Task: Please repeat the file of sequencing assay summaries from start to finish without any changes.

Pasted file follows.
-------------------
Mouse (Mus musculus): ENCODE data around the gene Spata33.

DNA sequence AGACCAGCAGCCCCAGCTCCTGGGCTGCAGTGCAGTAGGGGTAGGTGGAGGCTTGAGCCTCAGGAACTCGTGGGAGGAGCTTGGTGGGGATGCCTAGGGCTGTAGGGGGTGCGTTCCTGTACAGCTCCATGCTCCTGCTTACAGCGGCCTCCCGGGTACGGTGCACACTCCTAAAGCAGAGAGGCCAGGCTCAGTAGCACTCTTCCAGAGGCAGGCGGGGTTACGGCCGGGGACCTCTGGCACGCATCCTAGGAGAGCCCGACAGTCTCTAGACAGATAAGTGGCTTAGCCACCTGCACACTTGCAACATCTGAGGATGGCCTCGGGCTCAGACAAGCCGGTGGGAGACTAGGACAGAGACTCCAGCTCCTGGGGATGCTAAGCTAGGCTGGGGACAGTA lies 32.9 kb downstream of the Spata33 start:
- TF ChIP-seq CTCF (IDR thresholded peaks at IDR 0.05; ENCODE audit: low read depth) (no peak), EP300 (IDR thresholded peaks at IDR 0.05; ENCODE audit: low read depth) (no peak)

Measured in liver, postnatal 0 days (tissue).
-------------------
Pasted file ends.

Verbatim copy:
Mouse (Mus musculus): ENCODE data around the gene Spata33.

DNA sequence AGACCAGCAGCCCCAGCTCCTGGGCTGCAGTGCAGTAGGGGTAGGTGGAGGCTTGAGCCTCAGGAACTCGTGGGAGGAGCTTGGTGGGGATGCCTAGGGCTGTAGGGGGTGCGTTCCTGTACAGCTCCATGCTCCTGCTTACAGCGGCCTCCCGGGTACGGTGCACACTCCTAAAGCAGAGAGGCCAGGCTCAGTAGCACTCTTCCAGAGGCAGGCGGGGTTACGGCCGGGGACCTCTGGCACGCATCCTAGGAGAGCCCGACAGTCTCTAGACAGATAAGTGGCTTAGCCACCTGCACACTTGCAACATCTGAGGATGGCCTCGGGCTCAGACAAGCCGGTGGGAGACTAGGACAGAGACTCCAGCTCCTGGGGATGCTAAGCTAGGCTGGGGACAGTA lies 32.9 kb downstream of the Spata33 start:
- TF ChIP-seq CTCF (IDR thresholded peaks at IDR 0.05; ENCODE audit: low read depth) (no peak), EP300 (IDR thresholded peaks at IDR 0.05; ENCODE audit: low read depth) (no peak)

Measured in liver, postnatal 0 days (tissue).